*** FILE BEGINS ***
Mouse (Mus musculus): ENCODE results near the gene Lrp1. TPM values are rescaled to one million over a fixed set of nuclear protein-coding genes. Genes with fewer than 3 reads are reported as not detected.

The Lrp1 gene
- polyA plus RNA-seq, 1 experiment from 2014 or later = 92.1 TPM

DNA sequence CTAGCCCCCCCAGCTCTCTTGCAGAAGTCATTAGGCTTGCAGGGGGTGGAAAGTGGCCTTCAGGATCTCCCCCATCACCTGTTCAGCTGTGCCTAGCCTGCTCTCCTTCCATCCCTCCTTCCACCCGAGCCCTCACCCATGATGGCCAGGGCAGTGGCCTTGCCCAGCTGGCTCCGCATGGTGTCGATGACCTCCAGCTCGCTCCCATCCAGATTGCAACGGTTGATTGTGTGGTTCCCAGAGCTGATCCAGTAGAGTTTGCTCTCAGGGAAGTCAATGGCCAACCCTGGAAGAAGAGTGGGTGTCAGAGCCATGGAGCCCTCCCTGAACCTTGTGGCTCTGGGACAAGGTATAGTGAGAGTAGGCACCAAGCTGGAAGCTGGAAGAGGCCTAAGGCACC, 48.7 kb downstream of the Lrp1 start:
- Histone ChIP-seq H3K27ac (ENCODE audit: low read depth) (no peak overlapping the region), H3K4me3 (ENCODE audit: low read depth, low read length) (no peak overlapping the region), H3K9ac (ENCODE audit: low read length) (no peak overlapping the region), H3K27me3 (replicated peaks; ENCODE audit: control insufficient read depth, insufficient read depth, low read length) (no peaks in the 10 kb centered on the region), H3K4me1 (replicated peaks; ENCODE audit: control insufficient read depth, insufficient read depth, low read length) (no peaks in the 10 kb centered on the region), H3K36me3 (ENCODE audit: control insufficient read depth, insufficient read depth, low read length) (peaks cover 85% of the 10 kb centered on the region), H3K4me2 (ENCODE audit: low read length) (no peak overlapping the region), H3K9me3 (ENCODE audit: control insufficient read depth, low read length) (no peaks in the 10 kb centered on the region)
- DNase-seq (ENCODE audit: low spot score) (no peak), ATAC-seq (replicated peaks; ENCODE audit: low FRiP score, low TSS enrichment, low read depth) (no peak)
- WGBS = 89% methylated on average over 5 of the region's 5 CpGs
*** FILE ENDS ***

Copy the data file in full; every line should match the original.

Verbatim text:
Mouse (Mus musculus): ENCODE results near the gene Lrp1. TPM values are rescaled to one million over a fixed set of nuclear protein-coding genes. Genes with fewer than 3 reads are reported as not detected.

The Lrp1 gene
- polyA plus RNA-seq, 1 experiment from 2014 or later = 92.1 TPM

DNA sequence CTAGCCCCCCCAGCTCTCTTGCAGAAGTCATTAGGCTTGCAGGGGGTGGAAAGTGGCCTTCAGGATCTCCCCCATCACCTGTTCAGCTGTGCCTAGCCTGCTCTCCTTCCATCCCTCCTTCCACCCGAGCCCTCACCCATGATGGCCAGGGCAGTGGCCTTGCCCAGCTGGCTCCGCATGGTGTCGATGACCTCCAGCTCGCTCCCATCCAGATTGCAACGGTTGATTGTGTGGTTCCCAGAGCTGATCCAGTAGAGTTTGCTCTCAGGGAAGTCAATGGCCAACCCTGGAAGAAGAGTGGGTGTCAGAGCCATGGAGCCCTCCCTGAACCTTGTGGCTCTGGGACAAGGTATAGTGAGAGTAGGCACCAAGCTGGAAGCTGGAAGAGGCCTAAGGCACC, 48.7 kb downstream of the Lrp1 start:
- Histone ChIP-seq H3K27ac (ENCODE audit: low read depth) (no peak overlapping the region), H3K4me3 (ENCODE audit: low read depth, low read length) (no peak overlapping the region), H3K9ac (ENCODE audit: low read length) (no peak overlapping the region), H3K27me3 (replicated peaks; ENCODE audit: control insufficient read depth, insufficient read depth, low read length) (no peaks in the 10 kb centered on the region), H3K4me1 (replicated peaks; ENCODE audit: control insufficient read depth, insufficient read depth, low read length) (no peaks in the 10 kb centered on the region), H3K36me3 (ENCODE audit: control insufficient read depth, insufficient read depth, low read length) (peaks cover 85% of the 10 kb centered on the region), H3K4me2 (ENCODE audit: low read length) (no peak overlapping the region), H3K9me3 (ENCODE audit: control insufficient read depth, low read length) (no peaks in the 10 kb centered on the region)
- DNase-seq (ENCODE audit: low spot score) (no peak), ATAC-seq (replicated peaks; ENCODE audit: low FRiP score, low TSS enrichment, low read depth) (no peak)
- WGBS = 89% methylated on average over 5 of the region's 5 CpGs